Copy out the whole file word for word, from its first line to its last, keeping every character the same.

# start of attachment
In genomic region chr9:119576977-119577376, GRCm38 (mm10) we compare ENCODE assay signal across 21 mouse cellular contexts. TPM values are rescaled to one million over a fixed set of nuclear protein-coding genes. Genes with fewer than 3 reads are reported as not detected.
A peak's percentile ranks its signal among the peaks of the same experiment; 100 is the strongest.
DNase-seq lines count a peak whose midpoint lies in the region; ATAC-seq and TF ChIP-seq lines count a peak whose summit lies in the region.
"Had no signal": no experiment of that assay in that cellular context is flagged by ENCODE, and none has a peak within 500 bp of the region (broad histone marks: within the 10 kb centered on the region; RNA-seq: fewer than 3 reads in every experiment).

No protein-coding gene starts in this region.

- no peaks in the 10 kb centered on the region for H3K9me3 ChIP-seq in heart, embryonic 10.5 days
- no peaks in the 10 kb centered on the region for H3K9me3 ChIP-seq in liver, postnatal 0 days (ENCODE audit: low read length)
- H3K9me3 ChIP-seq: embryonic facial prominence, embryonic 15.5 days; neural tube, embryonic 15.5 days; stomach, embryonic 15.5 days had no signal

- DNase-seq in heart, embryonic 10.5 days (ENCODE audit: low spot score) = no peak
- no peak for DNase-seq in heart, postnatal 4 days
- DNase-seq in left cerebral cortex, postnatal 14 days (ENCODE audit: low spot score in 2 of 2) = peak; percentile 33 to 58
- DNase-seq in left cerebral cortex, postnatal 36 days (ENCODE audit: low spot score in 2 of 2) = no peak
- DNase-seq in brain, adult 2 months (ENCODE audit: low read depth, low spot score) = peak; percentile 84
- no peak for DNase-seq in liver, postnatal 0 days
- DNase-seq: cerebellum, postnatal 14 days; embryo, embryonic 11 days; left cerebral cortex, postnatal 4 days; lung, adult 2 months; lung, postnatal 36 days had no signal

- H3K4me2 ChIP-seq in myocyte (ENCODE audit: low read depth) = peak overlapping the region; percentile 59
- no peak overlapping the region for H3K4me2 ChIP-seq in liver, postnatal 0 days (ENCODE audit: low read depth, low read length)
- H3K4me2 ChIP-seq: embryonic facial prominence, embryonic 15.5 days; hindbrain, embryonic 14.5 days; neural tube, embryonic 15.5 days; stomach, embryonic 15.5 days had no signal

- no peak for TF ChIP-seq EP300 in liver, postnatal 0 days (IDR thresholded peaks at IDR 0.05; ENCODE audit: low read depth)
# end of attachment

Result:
In genomic region chr9:119576977-119577376, GRCm38 (mm10) we compare ENCODE assay signal across 21 mouse cellular contexts. TPM values are rescaled to one million over a fixed set of nuclear protein-coding genes. Genes with fewer than 3 reads are reported as not detected.
A peak's percentile ranks its signal among the peaks of the same experiment; 100 is the strongest.
DNase-seq lines count a peak whose midpoint lies in the region; ATAC-seq and TF ChIP-seq lines count a peak whose summit lies in the region.
"Had no signal": no experiment of that assay in that cellular context is flagged by ENCODE, and none has a peak within 500 bp of the region (broad histone marks: within the 10 kb centered on the region; RNA-seq: fewer than 3 reads in every experiment).

No protein-coding gene starts in this region.

- no peaks in the 10 kb centered on the region for H3K9me3 ChIP-seq in heart, embryonic 10.5 days
- no peaks in the 10 kb centered on the region for H3K9me3 ChIP-seq in liver, postnatal 0 days (ENCODE audit: low read length)
- H3K9me3 ChIP-seq: embryonic facial prominence, embryonic 15.5 days; neural tube, embryonic 15.5 days; stomach, embryonic 15.5 days had no signal

- DNase-seq in heart, embryonic 10.5 days (ENCODE audit: low spot score) = no peak
- no peak for DNase-seq in heart, postnatal 4 days
- DNase-seq in left cerebral cortex, postnatal 14 days (ENCODE audit: low spot score in 2 of 2) = peak; percentile 33 to 58
- DNase-seq in left cerebral cortex, postnatal 36 days (ENCODE audit: low spot score in 2 of 2) = no peak
- DNase-seq in brain, adult 2 months (ENCODE audit: low read depth, low spot score) = peak; percentile 84
- no peak for DNase-seq in liver, postnatal 0 days
- DNase-seq: cerebellum, postnatal 14 days; embryo, embryonic 11 days; left cerebral cortex, postnatal 4 days; lung, adult 2 months; lung, postnatal 36 days had no signal

- H3K4me2 ChIP-seq in myocyte (ENCODE audit: low read depth) = peak overlapping the region; percentile 59
- no peak overlapping the region for H3K4me2 ChIP-seq in liver, postnatal 0 days (ENCODE audit: low read depth, low read length)
- H3K4me2 ChIP-seq: embryonic facial prominence, embryonic 15.5 days; hindbrain, embryonic 14.5 days; neural tube, embryonic 15.5 days; stomach, embryonic 15.5 days had no signal

- no peak for TF ChIP-seq EP300 in liver, postnatal 0 days (IDR thresholded peaks at IDR 0.05; ENCODE audit: low read depth)